Another implementation of the invention encompasses an apparatus. The apparatus comprises a nuclear magnetic resonance cell and a photodetector. The nuclear magnetic resonance cell comprises first, second, and third nuclear moment gases and at least one optically pumpable substance. The nuclear magnetic resonance cell receives detection light that passes through the nuclear magnetic resonance cell. The first, second, and third nuclear moment gases and the at least one optically pumpable substance cooperate to modulate the detection light based on local magnetic fields and pass transmitted light to the photodetector. The photodetector receives the transmitted light through the nuclear magnetic cell and determines a rotational rate with compensation for the first, second, and third local magnetic fields.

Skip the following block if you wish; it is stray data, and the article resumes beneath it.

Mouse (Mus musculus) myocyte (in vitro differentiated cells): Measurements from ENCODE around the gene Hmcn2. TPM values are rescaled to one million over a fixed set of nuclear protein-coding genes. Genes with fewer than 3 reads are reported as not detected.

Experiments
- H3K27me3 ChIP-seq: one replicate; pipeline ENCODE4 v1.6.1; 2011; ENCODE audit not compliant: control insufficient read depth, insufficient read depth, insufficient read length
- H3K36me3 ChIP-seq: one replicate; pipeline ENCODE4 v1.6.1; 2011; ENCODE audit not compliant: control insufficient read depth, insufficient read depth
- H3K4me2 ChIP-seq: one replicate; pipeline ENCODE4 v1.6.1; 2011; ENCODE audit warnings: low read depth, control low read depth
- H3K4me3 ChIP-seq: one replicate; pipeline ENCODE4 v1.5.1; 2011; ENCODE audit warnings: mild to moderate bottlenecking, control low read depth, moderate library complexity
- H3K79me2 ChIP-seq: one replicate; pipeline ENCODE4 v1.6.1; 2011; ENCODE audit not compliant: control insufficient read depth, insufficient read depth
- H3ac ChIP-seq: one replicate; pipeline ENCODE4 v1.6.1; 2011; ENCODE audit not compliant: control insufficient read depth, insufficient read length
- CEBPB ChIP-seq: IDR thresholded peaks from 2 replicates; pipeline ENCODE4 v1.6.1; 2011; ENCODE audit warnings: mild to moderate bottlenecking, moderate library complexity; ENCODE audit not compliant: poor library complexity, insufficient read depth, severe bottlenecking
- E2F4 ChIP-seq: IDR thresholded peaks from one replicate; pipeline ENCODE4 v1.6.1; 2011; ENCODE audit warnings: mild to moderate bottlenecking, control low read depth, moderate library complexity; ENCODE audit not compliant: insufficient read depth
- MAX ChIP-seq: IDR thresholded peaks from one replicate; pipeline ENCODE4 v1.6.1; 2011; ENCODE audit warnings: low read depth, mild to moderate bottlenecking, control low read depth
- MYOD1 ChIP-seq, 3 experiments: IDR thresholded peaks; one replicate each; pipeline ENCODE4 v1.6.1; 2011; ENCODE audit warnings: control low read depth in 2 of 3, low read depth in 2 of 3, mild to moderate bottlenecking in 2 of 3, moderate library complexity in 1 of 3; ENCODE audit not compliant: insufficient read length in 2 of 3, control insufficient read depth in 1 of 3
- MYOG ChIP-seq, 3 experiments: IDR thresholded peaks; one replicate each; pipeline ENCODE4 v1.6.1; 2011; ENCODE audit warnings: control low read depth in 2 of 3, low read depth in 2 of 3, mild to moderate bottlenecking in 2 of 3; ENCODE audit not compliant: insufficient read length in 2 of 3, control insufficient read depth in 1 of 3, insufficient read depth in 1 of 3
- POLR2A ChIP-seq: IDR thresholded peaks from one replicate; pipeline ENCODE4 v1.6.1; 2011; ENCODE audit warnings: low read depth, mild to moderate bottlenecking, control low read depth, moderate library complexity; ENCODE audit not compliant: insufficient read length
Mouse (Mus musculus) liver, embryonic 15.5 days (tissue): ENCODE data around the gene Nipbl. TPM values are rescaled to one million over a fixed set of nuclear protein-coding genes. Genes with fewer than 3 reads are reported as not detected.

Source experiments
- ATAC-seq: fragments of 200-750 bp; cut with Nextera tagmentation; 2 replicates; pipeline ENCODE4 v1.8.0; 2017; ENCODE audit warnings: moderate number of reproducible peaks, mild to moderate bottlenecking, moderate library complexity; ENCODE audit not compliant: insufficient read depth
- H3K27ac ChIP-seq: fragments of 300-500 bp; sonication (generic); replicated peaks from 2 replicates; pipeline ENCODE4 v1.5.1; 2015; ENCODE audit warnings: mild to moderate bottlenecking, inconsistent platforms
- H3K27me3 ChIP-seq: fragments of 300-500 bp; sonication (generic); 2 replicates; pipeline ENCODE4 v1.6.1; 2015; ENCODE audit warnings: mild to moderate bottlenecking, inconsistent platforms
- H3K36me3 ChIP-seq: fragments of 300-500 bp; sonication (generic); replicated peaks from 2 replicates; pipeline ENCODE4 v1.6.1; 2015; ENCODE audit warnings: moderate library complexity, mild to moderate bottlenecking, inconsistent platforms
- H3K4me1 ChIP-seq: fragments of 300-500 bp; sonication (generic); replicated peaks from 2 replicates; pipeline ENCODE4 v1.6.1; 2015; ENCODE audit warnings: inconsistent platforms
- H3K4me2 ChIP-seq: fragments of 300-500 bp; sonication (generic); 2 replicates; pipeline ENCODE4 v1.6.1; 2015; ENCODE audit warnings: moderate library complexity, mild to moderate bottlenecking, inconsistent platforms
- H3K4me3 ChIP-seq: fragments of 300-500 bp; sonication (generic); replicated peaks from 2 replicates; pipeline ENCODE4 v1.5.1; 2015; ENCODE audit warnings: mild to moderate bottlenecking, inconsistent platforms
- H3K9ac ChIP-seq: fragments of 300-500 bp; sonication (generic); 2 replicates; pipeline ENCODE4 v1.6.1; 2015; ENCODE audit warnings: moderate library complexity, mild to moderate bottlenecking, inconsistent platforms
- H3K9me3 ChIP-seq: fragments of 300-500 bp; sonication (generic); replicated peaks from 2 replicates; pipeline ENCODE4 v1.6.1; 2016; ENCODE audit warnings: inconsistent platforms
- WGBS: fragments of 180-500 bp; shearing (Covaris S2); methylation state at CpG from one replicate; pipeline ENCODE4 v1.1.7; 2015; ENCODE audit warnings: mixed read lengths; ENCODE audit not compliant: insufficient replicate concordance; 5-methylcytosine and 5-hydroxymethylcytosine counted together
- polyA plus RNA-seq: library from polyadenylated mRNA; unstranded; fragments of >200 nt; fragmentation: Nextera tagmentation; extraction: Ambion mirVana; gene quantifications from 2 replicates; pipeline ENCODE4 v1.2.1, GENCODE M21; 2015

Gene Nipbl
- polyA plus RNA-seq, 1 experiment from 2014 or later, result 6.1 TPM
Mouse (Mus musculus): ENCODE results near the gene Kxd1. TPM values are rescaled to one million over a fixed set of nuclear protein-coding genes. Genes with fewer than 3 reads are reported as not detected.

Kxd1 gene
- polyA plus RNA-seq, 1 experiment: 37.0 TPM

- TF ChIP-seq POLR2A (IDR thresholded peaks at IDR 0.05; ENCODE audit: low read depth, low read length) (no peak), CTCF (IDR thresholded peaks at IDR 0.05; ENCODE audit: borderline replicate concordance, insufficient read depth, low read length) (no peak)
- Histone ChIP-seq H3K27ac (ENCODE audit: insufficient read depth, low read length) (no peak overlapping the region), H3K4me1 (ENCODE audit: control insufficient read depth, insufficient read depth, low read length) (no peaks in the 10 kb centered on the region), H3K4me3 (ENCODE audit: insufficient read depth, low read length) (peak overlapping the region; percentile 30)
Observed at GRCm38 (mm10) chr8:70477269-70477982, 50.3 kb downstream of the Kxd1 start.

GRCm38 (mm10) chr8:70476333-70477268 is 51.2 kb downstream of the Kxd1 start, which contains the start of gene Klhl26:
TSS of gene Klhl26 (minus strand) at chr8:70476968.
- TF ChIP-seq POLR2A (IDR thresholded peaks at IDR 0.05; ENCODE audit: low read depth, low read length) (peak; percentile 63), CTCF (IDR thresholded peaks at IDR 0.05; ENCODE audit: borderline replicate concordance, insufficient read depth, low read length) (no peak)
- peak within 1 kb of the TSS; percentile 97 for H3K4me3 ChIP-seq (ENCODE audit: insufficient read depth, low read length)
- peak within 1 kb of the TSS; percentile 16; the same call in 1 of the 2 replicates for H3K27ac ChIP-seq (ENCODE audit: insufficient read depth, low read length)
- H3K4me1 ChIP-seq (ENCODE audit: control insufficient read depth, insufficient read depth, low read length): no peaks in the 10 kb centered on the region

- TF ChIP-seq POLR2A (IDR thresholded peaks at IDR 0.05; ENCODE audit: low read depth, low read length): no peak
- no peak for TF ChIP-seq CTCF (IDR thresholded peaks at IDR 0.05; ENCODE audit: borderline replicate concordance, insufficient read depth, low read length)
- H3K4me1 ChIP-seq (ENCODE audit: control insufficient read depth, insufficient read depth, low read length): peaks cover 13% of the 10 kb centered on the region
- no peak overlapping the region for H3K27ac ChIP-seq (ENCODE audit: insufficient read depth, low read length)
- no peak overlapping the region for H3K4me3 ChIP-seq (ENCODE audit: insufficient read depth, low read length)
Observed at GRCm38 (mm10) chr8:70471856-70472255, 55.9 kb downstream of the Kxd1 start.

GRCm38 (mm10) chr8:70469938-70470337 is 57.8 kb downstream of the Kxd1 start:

DESCRIPTION OF THE DRAWINGS

Features of various implementations of the invention will become apparent from the description, the claims, and the accompanying drawings in which:

The FIGURE is a representation of one implementation of an apparatus that comprises a nuclear magnetic resonance cell and a photodetector.

DETAILED DESCRIPTION

The nuclear magnetic resonance (“NMR”) gyro disclosed in U.S. Pat. No. 4,157,495 employs two noble gas species as rotation detectors based on the following equations of precession:
ω11 H−Ω  (1)
ω22 H−Ω  (2)
where the subscripts refer to one or the other of the noble gas species, and where H is the applied magnetic field, γ is the gyromagnetic ratio for the noble gas nuclear spin, Ω is the vehicle rotation rate and ω is the measured precession frequency.

Since equations (1) and (2) are a system of linear equations with two unknowns, H and Ω, unique solutions, depending only on the measured precession frequencies ω and constants γ, can be found for both H and Ω. Implicit in equations (1) and (2) is the assumption that the magnetic field “experienced” by both nuclear spin systems is the same.